#hormonewar

Posted: February 23, 2016 in Uncategorized
Tags: ,

So right now my transition priority is starting HRT: hormone replacement therapy.

 

For a transman, that basically means taking testosterone for the rest of my life. As male hormones do their thing more-or-less irrespective of whether or not you have a bunch of female hormones floating around, the testosterone will slowly stop the production of female hormones, and take over. Then I go through puberty again, with the random hair, voice breaking, and acne. Not fun, but once it all settles down, boom. Hello, passing, no more periods, and finally being able to get on with my life.

 

Now, as I have ranted and raved before, gender identity clinics are the slowest motherfuckers on the planet. They get zero fundings, have zero staff, and thousands upon thousands of people churning through a ridiculously slow and backward-ass system. The people in the clinics are generally trying to help you, although asshats still exist, but they’re crippled by their own system.

 

Way back at the end of December, I called my local clinic. The pathway on the NHS is very much real life experience to hormones to surgery to more surgery to discharge, takes up to ten years to complete, is extremely rigid, and the waiting list to even begin was three and a half years. I rang them to explain I’ve been diagnosed, so I don’t need that, I’ve had all the surgery I plan on having, so I don’t need that. I literally need hormones. And once prescribing my hormones has been safely passed back to my GP, I will wave goodbye to gender clinics forever.

 

Simple, right?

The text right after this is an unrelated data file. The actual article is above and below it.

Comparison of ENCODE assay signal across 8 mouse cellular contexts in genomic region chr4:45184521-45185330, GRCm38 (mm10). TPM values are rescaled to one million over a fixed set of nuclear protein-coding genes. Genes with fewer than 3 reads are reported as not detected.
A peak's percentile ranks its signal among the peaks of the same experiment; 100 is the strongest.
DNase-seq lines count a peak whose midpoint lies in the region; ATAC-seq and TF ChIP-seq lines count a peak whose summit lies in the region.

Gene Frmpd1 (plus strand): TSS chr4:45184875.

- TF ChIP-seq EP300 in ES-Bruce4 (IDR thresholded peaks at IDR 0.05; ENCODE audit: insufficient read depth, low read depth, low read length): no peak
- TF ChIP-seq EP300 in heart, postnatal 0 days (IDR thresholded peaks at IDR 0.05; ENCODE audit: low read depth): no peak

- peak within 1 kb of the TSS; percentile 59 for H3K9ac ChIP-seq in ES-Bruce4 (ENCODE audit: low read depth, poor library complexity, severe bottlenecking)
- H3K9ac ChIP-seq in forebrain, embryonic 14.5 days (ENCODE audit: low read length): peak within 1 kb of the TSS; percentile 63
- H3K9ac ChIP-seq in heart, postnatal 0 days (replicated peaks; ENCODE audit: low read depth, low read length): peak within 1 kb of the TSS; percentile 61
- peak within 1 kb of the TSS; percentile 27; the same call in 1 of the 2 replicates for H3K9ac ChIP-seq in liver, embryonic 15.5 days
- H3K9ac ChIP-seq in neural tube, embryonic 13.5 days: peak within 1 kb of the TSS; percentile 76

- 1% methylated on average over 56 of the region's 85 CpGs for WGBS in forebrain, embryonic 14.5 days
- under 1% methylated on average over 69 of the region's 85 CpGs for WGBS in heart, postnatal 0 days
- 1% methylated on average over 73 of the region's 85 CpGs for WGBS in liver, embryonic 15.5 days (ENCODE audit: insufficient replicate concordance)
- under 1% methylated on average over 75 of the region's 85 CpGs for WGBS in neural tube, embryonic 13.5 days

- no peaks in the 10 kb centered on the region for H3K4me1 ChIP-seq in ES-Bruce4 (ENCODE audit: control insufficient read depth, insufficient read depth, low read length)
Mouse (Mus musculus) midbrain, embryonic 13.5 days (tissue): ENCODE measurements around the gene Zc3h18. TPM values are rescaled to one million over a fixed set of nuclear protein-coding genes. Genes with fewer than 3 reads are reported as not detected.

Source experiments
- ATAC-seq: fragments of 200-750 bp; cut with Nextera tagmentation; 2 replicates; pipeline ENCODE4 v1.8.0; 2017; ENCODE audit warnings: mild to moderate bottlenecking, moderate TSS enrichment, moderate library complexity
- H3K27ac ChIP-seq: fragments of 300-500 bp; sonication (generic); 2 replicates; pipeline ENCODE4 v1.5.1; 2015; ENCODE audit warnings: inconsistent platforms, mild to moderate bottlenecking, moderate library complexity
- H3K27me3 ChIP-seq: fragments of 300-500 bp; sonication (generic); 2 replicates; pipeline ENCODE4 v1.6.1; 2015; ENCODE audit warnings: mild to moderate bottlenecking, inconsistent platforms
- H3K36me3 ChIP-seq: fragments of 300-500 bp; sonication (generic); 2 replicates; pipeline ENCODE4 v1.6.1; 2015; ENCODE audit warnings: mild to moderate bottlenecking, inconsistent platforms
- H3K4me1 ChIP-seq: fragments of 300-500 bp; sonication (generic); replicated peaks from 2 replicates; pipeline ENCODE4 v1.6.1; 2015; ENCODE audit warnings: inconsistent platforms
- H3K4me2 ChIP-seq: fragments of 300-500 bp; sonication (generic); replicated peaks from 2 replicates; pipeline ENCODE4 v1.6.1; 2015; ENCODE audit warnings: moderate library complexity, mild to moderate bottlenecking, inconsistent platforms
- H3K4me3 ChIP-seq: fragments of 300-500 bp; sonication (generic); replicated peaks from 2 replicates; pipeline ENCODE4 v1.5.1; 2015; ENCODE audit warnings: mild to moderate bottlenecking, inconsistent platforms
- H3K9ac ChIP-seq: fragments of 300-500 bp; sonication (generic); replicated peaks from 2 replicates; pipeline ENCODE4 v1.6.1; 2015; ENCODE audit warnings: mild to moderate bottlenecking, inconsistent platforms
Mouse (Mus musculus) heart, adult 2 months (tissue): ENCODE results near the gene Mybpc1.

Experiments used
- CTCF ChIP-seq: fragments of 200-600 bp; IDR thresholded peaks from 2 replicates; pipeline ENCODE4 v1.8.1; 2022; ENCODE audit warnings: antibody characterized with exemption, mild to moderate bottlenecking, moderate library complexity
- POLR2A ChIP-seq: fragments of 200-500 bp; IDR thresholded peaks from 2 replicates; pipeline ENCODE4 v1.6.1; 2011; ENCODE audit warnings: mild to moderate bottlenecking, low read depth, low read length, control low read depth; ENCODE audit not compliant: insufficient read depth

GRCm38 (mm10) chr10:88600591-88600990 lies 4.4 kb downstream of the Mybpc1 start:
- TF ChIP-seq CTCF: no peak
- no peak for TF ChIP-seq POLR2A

At first, yes. The clinic sent me a letter to explain to my GP what to do, as GPs frankly haven’t got the first clue. My GP read it, said, “Right, I’ll do that then,” and sent it to the endocrinology department that the clinic recommended, and–

 

Stop.

 

Four weeks later of hearing nothing, I rang the hospital. “Oh!” said the receptionist. “I can’t find you on our system!” You’re fucking kidding me. Actually no, several rustling noises later, she unearths my referral and says, “Oh I see, it’s from the gender clinic.” No it isn’t, it’s from my GP. “You’ll have to go the monthly clinic, the next available appointment is in June.”

 

June. Six months after the referral was sent. Well over the 18 week target to start treatment. I’m not even going to see the consultant until the 19th week, and given that apparently he can only see transgender patients once a month at a special clinic (instead of, I don’t know, seeing us and treating us like regular patients), it’ll be July or August before I get my first hormone shot.

 

In this exchange, mostly done through gritted teeth, I learned the following:

  • It’s okay to separate transgender referrals from cisgender referrals and stuff all the transgender patients into once-a-month clinics, as opposed to letting them have regular appointments like everybody else.
  • It’s okay to breach your rights as a patient — 18 weeks doesn’t matter, because your other option (going through the GIC) is worse.
  • It’s fine for staff to not actually read your referral and have no idea where it’s coming from, because hey, you’re only a transgender person, it’s not like you have a real thing needing real treatment.

 

Unfortunately for the staff at this particular endocrinology department, I managed to go from referring myself to a psychiatrist to having surgery in six months, something that usually takes year. I am not going down that easily.

Advertisements

Leave a Reply

Fill in your details below or click an icon to log in:

WordPress.com Logo

You are commenting using your WordPress.com account. Log Out / Change )

Twitter picture

You are commenting using your Twitter account. Log Out / Change )

Facebook photo

You are commenting using your Facebook account. Log Out / Change )

Google+ photo

You are commenting using your Google+ account. Log Out / Change )

Connecting to %s